The Shoe Queen|
Trade Paperback/416 pages
Buy This Book|
". . .immerses readers in Paris in the 1920s . . ."
The Shoe Queen demonstrates lush language, and the story moves quickly. The author immerses readers in Paris in the 1920s as bohemian artists, writers and artistes pursue creative activities. The heroine, Lady Genevieve, endeavors to become a member of their social scene by way of her mediocre poetry.|
The daughter of a dictatorial Viscount, Genevieve is finally provided with a means to escape him by marrying a wealthy American visiting the family estate. The American visitor envisions taking a wife of nobility back to Boston to become the envy of their social set. Lady G sees him as a means to fulfill her dreams away from her brutish and cruel father whom she hates.
Because her husband is besotted with her, the new Genevieve Shelby King makes her new husband to agree to live in Paris. He grants her every wish, and she uses his wealth to pave her way into the bohemian literary scene of Paris. But getting involved in this party crowd challenges her marriage and her husband’s trust.
Genevieve’s other obsession is shoes—she owns some 523 pairs. A special room contains her designer shoes along with the very first pair of black patent Mary Janes that her mother bought for her. This pair of shoes occupy a special place in her closet and in her heart. It is hard for her to admit the meaning that these shoes hold in her life.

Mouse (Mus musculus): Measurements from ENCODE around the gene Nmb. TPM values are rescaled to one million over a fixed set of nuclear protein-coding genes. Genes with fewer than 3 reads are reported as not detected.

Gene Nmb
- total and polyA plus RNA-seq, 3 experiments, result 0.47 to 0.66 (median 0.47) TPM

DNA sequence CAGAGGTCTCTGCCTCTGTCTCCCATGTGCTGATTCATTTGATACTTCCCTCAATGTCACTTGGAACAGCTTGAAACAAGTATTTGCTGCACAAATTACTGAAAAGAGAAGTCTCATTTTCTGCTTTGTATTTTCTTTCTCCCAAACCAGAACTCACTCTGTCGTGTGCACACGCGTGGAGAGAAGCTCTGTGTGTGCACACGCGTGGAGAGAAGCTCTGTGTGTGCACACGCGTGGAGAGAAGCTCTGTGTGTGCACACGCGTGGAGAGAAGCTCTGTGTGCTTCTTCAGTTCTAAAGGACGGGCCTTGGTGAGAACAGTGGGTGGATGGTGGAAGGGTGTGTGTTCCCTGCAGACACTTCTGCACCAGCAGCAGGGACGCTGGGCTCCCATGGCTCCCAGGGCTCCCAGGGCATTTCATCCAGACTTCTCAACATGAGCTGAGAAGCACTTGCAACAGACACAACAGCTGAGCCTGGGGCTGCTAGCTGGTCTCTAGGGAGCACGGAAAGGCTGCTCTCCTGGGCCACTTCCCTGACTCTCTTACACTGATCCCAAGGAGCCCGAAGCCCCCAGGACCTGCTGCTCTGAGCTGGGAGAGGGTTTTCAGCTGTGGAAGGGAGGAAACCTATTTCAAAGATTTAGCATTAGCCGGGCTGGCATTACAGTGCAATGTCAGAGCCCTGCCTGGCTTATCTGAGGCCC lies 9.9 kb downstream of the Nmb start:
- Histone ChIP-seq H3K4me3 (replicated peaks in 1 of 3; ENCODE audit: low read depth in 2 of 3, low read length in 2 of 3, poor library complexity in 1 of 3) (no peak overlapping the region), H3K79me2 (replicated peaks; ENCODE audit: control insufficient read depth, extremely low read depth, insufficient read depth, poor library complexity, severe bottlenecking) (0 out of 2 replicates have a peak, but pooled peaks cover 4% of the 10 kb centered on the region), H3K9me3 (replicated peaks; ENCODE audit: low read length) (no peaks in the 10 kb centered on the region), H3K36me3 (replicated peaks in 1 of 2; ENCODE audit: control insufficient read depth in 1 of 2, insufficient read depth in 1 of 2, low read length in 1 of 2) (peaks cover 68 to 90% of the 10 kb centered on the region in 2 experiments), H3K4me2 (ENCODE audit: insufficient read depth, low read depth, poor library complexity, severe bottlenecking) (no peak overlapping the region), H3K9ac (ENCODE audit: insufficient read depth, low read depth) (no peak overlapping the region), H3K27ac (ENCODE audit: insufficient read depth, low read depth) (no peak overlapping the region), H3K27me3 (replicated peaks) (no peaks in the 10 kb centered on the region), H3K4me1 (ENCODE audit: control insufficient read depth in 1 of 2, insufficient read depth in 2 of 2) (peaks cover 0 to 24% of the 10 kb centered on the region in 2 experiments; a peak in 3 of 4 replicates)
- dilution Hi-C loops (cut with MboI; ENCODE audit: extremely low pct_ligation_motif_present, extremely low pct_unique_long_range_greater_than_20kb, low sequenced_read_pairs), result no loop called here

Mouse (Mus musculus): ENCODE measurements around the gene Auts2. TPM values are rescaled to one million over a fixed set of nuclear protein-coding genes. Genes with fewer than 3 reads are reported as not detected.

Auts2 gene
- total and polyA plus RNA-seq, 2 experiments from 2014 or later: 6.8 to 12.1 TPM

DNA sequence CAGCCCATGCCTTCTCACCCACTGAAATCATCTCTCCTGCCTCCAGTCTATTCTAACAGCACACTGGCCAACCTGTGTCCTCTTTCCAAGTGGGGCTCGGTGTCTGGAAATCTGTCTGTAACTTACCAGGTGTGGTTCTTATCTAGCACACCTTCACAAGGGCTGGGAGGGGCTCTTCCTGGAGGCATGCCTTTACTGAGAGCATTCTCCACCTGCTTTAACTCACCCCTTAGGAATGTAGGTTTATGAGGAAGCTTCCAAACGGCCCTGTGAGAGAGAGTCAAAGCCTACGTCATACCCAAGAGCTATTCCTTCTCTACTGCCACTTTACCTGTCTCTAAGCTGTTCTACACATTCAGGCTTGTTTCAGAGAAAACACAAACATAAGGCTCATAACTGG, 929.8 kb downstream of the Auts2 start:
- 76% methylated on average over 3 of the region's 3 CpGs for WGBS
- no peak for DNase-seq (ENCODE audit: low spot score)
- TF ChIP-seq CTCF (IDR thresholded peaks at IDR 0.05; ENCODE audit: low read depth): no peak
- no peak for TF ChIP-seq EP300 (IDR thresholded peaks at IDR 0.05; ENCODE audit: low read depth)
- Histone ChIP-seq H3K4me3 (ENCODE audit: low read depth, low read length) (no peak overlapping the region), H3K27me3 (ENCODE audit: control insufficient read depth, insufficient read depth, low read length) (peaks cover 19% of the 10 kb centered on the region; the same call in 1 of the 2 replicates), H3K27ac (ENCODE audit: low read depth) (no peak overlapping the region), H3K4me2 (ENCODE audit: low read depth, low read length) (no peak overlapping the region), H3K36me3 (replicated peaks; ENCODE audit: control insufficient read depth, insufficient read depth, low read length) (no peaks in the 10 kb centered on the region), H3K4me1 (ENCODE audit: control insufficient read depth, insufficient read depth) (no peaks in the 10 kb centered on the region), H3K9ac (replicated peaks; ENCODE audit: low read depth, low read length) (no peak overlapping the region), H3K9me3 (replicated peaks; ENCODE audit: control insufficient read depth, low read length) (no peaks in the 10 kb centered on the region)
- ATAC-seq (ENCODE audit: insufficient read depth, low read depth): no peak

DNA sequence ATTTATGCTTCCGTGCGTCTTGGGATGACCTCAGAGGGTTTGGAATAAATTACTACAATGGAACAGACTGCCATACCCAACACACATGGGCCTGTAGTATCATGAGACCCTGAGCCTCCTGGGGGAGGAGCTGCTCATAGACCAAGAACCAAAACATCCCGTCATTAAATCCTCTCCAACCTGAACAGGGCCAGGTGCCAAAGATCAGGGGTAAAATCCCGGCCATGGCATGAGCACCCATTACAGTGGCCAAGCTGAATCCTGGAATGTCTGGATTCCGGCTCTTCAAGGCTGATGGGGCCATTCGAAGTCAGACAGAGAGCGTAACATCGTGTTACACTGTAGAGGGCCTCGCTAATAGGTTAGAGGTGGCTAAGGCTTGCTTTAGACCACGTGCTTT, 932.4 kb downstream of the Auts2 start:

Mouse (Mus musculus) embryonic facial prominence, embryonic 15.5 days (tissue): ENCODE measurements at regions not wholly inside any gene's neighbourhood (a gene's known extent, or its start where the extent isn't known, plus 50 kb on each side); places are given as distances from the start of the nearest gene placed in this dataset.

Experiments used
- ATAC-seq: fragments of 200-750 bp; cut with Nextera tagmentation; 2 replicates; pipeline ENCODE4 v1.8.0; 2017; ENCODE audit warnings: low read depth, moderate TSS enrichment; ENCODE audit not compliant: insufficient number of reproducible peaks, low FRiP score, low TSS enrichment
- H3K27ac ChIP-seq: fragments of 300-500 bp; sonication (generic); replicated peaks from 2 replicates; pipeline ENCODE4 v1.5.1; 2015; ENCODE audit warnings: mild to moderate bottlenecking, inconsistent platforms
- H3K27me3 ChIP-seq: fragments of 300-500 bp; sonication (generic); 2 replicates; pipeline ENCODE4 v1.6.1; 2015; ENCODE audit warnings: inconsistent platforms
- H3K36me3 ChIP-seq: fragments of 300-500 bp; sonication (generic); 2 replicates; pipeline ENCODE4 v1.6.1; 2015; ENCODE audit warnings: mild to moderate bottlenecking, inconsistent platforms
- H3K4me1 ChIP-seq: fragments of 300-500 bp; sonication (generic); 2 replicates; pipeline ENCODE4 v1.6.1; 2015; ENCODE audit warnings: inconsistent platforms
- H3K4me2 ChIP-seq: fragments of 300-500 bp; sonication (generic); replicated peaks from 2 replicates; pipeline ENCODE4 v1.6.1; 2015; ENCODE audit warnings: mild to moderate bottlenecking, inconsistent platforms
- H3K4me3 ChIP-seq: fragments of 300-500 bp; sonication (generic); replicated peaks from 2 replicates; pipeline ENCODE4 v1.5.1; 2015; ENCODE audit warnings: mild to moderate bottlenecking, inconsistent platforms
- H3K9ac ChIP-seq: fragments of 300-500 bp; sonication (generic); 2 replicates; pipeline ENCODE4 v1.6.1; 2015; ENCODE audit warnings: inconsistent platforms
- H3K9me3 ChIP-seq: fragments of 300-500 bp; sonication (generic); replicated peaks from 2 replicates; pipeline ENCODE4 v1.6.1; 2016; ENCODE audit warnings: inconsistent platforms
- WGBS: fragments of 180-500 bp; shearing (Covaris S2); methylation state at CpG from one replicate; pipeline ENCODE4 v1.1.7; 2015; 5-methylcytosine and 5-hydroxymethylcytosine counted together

However, there is one designer who refuses to provide shoes for her. She becomes obsessed with owning a pair of his creations. Ultimately, he does agree to design for her. As he measures her feet, she becomes almost orgasmic and begins to dream of making love with this, new exciting, man. As she gets entangled in the web of lies she tells to be with him, she finds that the literary world disappoints her.
She is forced to confront the emptiness and shallowness of her elaborately designed life and the dark secret of her past—her unwanted pregnancy so many years ago. This secret almost destroys her until the elusive shoe designer, Zachari, awakens her to a passion she never imagined. She is willing to sacrifice anything to be with him.
When her husband announces he wants to have a child, it forces her to accept that she abhors everything about him, especially his touch. She must escape him now, too, as she once had to escape her father. She asks Zachari, who is now her lover, to run away with her. But he does not show up at their rendezvous. She swallows her pride to seek him out, only to find that his life is more convoluted than hers. She then accepts that she must give him up.
Genevieve is forced to make some decisions about her life. She can never be happy back in England with her father, and she can not go back to her boring husband. While she’d never be a poet, she was a decent patron of the arts and a talented caricature artist. She decides that Paris is where her future lies. A future without a man to lean on.
The author weaves all segments together without interrupting the descent into the abyss Genevieve is creating in her search for herself in the guise of her search for creativity. Genevieve’s acceptance of who she really is propels the reader to understand how her past influenced her present and future. The Shoe Queen is a marvelous read that gets better with each chapter.
Reviewer: Sandra McCart